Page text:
Sudbury psychotherapist encourages open conversations about death
Death Cafe held in Sudbury on Monday
Betty Ann McPherson's life got pretty dark several years ago when her daughter got sick and died of cancer.
"I was sure that once her life was over, my life would be over," she said.
"For a time, it really did feel like that."
But over time, the registered psychotherapist realized she was given the gift of life, something her daughter Robin would have wanted.
"It's my place to live the life that my daughter never had the opportunity to live," she said.
"I continue to look through the world with her eyes and look at life anew."
Her daughter was only 14 at the time and McPherson was with her when she died.
"Although it's been some of the most painful experiences of my life, it's also been the most transitional experiences of my life too," she said.
"Losing someone is not just about sadness and loss. It's also about connection and continuing in life and love that pulls us through."
McPherson took part in Sudbury's first Death Cafe on Monday. The idea is to have a place where people can share their thoughts and even fears about death in a safe space.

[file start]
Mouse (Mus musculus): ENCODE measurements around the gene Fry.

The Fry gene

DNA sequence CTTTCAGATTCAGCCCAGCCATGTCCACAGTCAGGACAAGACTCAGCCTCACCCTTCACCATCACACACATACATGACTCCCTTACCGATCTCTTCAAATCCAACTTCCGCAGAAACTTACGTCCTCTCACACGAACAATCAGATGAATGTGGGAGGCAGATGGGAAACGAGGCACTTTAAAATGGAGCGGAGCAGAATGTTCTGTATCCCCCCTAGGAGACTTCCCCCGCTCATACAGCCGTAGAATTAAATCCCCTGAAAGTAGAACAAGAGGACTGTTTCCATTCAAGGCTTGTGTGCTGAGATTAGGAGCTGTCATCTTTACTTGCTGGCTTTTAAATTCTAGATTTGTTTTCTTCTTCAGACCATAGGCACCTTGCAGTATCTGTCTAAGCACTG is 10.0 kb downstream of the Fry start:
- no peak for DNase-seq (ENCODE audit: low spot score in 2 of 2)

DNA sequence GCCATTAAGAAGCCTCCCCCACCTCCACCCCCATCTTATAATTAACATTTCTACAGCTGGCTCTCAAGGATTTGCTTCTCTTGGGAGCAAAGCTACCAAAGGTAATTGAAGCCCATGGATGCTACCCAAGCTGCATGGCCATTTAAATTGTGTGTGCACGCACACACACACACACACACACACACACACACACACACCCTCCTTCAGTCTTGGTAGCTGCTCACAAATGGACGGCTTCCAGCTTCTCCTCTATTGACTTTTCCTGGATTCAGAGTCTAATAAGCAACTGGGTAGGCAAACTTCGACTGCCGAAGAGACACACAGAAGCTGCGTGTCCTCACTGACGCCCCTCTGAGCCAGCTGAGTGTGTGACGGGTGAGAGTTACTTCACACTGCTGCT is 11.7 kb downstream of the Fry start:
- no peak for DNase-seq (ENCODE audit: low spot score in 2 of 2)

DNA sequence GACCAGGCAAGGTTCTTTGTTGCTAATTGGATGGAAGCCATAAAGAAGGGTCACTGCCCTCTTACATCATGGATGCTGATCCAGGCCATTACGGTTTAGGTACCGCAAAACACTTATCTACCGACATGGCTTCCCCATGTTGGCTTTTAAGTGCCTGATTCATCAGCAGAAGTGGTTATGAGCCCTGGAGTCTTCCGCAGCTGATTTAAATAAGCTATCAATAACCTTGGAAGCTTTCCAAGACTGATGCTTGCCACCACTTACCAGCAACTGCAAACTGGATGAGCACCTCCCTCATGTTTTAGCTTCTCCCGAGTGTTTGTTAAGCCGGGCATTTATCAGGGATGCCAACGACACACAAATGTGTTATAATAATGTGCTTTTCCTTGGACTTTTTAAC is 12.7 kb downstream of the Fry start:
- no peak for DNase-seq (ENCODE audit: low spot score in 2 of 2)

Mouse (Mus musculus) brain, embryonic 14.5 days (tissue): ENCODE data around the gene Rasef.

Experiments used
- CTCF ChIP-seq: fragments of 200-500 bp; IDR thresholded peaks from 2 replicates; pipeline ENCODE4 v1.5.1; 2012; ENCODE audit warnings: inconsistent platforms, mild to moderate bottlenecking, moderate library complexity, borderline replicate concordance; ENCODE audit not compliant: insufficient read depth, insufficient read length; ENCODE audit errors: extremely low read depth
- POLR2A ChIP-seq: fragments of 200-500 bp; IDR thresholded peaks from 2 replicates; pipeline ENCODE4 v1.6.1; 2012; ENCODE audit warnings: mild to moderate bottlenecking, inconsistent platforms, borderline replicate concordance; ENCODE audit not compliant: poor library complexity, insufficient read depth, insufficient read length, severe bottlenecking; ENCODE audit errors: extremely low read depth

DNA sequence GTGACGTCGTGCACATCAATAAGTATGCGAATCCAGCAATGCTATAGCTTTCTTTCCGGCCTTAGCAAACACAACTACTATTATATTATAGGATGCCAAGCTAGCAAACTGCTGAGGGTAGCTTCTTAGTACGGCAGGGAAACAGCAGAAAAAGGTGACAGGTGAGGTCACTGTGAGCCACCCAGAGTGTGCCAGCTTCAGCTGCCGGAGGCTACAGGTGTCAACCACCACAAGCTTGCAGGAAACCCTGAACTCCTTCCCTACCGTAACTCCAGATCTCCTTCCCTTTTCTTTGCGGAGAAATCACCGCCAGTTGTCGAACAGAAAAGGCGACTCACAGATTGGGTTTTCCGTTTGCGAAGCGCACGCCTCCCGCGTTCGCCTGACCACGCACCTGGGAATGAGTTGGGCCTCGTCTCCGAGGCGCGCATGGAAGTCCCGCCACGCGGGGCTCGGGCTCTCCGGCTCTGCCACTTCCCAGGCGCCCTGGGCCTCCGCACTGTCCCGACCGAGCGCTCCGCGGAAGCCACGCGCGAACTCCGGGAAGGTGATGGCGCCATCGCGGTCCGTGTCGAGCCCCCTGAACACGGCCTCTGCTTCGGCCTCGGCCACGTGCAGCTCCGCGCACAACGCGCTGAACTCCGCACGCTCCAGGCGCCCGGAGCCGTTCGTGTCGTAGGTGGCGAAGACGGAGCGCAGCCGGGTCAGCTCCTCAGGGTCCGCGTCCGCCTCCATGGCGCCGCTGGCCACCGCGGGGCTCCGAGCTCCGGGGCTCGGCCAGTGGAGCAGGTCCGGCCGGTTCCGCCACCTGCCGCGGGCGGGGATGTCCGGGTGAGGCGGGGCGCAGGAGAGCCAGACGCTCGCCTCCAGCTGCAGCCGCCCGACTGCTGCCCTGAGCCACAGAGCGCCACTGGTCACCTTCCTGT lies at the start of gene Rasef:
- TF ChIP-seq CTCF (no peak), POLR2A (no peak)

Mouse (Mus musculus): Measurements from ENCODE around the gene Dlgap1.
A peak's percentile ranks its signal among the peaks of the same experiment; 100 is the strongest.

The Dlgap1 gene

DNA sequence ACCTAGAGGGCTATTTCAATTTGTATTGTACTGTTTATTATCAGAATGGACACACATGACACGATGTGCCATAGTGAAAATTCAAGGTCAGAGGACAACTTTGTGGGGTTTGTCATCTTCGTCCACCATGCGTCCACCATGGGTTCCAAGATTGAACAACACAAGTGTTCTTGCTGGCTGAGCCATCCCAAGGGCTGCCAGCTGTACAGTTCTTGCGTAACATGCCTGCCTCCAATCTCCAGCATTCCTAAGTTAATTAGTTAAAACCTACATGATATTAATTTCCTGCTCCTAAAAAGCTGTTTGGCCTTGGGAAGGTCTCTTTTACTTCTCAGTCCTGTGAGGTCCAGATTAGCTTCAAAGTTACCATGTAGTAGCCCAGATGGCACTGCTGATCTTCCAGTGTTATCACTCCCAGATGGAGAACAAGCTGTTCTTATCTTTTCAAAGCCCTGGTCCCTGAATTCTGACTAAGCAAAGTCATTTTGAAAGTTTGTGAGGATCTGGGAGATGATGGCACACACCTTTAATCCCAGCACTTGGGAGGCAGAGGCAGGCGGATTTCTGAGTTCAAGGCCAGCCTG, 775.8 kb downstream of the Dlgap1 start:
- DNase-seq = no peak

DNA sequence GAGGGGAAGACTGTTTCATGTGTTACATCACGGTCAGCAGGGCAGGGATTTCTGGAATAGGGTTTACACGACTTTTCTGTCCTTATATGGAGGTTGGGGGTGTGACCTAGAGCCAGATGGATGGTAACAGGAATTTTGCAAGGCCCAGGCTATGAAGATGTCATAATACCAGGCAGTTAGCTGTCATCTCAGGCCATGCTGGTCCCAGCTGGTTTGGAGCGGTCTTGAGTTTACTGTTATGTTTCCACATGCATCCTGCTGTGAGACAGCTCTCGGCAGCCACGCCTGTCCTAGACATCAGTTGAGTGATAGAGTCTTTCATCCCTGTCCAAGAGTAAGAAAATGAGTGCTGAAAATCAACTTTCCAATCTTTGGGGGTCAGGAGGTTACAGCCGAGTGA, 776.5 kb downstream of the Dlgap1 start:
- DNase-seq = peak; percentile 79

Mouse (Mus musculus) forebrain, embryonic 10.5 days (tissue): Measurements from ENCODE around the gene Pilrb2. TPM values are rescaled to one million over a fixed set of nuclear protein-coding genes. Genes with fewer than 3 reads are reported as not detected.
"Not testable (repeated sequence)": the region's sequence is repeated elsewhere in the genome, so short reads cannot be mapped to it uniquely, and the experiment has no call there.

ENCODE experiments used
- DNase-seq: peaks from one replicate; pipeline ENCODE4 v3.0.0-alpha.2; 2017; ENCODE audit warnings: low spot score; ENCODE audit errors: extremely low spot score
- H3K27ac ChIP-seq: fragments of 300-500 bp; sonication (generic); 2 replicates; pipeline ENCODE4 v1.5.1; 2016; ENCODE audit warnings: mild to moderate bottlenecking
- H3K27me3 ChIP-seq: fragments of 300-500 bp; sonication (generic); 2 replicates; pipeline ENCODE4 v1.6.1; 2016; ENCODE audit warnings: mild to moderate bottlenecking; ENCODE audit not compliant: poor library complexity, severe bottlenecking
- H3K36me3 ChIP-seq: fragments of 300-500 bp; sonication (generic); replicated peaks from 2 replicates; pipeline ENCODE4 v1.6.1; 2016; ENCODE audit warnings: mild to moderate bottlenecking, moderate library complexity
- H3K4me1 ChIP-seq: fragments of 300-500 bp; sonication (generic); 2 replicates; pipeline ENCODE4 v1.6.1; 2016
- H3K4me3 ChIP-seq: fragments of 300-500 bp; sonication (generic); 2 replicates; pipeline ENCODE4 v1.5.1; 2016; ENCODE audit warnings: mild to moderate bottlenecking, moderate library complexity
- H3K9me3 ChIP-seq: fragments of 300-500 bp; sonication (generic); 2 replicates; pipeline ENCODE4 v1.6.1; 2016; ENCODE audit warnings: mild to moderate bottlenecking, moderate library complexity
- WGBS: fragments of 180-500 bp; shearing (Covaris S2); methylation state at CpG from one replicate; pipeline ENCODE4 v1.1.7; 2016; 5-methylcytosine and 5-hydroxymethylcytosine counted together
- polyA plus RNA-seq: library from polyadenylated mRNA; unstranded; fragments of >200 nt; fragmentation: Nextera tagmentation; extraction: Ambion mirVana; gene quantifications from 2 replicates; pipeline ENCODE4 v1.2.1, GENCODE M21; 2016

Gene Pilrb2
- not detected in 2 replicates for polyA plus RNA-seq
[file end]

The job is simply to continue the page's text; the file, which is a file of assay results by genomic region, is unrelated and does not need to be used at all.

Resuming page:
"It's not necessarily an environment where you're going to be crying the whole time, you're going to be sharing your joys of life and death, all at the same time," she explained.
McPherson says in general, society is focused on staying young, and death can seem like a scary topic to face.
"There's a lot of fear about getting older [and] there's a lot of fear about sickness," she said.
"I think that we're a death denying culture because we're a culture that's caught up in fear, fear of things that we do not know."
As for how she approaches death now, McPherson says she has a different perspective. Recently her mother and aunt both died.
"I was present at both of their deaths," she explained.
"It's a privilege to be a part of that passage in someone's life and to make it as comfortable as possible."
With files from Jan Lakes